by Davin Malasarn
"Her wedding ring didn't even have a real diamond," the sponsors whisper in the banquet hall of the university. But, the students know that the professor cut the quartz himself, labored for three weeks in the workshop with the ocular lens pinched between his brow and the top of his cheek, his hands trembling with love.He wears dress shirts even in the heat and stickiness of the Caracao region where he has taken the students on a fieldtrip. The workers at the petrol station present cashew fruits, yellow and orange, on blue plastic plates. "Obrigado, obrigado," the professor says with his Brooklyn accent. He leans down to smell the fruit. Their reflection paints his drooping cheeks in gold. His doughy smile delights the students because he is usually so sad and alone now that his wife is dead. "The world's leading mineralogist, and his wife's wedding ring didn't even have a real diamond," the sponsors whisper back at the banquet hall over lamb. There is lull in the conversation afterwards, and the sound of gold tinkling can be heard among the wrists and wine glasses. In Brazil, the professor tells each of the students to hold the fruit in their hands so he can take their photo.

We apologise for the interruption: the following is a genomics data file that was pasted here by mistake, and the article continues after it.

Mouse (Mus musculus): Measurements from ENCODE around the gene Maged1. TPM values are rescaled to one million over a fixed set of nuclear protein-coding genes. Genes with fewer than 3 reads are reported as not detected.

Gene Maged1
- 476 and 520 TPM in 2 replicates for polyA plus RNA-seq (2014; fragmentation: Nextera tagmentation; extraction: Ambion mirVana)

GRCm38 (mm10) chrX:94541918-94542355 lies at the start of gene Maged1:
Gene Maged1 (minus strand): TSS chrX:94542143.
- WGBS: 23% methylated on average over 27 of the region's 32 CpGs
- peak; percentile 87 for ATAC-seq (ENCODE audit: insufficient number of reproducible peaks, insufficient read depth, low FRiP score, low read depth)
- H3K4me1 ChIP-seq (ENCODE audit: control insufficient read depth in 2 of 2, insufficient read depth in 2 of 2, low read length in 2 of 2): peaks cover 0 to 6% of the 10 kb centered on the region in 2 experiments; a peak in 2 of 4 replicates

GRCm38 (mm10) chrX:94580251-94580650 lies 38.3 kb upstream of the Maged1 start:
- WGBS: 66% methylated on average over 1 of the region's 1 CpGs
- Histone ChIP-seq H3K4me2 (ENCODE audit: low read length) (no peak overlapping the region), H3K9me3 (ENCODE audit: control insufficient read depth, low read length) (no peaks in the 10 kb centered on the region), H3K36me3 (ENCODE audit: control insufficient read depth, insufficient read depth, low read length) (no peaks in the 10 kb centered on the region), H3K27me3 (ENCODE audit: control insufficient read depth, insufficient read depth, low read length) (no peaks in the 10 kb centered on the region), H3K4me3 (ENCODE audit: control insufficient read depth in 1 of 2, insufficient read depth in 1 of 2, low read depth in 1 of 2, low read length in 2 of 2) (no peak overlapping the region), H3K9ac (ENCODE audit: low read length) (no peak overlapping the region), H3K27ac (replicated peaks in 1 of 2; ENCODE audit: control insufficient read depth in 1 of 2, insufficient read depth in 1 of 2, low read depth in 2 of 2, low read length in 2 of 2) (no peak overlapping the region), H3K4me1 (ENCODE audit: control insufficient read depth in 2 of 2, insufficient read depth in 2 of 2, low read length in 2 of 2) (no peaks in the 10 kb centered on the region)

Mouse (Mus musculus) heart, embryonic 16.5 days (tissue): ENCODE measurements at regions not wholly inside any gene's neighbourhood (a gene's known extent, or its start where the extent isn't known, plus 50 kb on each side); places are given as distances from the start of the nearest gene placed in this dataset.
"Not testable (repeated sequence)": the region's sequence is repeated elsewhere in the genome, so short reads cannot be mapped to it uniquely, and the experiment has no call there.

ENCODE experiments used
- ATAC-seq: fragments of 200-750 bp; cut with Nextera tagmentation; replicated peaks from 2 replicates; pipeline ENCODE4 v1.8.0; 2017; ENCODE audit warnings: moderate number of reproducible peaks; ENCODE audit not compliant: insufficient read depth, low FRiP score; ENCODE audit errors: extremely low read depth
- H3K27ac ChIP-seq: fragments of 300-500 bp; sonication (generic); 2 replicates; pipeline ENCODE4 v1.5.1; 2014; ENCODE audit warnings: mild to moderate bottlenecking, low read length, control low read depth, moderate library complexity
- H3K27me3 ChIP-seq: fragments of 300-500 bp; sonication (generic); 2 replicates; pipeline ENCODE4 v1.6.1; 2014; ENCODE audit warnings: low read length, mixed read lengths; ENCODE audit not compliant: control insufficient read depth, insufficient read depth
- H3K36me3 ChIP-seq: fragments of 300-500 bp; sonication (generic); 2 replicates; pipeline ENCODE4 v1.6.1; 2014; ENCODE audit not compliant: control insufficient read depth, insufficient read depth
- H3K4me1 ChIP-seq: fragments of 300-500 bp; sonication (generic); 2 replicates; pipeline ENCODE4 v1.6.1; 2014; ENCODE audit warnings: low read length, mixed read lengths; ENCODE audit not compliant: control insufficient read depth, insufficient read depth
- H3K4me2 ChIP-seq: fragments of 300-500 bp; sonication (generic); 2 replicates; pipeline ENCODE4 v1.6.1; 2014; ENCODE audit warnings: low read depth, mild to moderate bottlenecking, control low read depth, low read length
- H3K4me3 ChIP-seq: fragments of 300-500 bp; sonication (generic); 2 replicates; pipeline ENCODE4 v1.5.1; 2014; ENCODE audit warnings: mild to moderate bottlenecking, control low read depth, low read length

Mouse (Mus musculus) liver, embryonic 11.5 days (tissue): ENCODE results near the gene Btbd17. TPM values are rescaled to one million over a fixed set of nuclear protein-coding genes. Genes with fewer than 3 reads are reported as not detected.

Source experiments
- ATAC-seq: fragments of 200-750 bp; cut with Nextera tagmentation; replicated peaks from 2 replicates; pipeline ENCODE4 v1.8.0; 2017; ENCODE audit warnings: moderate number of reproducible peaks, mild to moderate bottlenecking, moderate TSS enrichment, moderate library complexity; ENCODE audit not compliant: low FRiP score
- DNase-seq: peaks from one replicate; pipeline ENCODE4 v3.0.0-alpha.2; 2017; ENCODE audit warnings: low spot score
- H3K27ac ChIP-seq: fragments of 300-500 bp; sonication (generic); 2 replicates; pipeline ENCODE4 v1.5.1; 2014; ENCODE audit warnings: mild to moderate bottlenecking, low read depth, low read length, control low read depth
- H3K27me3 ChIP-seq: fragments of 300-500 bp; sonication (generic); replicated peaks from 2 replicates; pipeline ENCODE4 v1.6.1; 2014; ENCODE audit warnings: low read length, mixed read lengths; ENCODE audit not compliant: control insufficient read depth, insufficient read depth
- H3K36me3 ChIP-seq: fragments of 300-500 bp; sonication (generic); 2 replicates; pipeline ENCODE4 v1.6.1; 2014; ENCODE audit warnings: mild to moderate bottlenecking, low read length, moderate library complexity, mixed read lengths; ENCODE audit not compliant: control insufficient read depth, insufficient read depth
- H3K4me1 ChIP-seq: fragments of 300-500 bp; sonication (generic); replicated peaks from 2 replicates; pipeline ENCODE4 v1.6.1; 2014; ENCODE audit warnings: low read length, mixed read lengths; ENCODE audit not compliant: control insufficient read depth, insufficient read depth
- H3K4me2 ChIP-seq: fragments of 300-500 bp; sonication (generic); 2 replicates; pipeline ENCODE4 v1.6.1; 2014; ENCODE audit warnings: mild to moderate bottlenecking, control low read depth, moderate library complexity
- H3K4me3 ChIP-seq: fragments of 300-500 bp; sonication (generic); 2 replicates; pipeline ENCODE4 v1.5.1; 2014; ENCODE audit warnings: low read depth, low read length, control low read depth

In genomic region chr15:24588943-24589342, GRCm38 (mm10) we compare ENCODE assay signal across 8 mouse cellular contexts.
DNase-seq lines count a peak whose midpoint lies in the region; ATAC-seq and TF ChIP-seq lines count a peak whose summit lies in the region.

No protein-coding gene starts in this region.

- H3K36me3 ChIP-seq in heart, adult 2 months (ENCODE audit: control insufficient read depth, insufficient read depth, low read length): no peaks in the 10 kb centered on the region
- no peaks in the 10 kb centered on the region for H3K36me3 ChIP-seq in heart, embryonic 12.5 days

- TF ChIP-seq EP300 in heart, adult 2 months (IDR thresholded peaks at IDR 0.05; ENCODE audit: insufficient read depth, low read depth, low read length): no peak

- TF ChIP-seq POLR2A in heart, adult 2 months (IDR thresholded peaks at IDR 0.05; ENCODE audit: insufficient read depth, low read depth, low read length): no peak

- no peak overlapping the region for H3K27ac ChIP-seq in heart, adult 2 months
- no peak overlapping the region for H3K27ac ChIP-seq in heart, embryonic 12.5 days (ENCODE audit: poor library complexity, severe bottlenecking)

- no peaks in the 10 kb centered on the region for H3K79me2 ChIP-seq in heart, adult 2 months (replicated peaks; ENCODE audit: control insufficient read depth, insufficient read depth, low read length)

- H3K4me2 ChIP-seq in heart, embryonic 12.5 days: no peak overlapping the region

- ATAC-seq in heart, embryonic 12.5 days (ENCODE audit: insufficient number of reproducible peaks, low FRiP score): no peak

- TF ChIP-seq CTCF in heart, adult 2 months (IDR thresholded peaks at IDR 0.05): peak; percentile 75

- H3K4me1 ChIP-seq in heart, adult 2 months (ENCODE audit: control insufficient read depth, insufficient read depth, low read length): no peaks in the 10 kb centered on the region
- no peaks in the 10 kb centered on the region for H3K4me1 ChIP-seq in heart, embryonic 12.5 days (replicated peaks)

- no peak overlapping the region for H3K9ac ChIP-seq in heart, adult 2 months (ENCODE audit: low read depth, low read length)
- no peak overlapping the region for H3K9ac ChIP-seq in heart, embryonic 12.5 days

Sugar Hill is surrounded by a ring of clouds like a halo. In the sky lift, they look through the glass to the horizon and a large sculpture of Jesus loving the country with open arms. Sarah Mildred happens to glance up through floaters and speckled glasses; she sees the professor gazing and smiling out at the infinite water; she wishes the sky lift would continue on, up and up and up; to heaven and his wife. But this is my day too, Sarah thinks. The time for the next generation to soak up this beautiful world. Not the bittersweet sadness that comes with age and buttoned shirt